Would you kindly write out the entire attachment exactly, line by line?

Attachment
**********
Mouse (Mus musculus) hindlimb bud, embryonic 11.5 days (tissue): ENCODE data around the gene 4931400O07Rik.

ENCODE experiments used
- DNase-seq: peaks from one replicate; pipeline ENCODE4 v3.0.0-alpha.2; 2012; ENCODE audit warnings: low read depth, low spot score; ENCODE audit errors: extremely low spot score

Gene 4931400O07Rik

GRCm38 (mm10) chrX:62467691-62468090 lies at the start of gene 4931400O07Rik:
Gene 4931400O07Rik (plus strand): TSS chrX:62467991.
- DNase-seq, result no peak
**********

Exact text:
Mouse (Mus musculus) hindlimb bud, embryonic 11.5 days (tissue): ENCODE data around the gene 4931400O07Rik.

ENCODE experiments used
- DNase-seq: peaks from one replicate; pipeline ENCODE4 v3.0.0-alpha.2; 2012; ENCODE audit warnings: low read depth, low spot score; ENCODE audit errors: extremely low spot score

Gene 4931400O07Rik

GRCm38 (mm10) chrX:62467691-62468090 lies at the start of gene 4931400O07Rik:
Gene 4931400O07Rik (plus strand): TSS chrX:62467991.
- DNase-seq, result no peak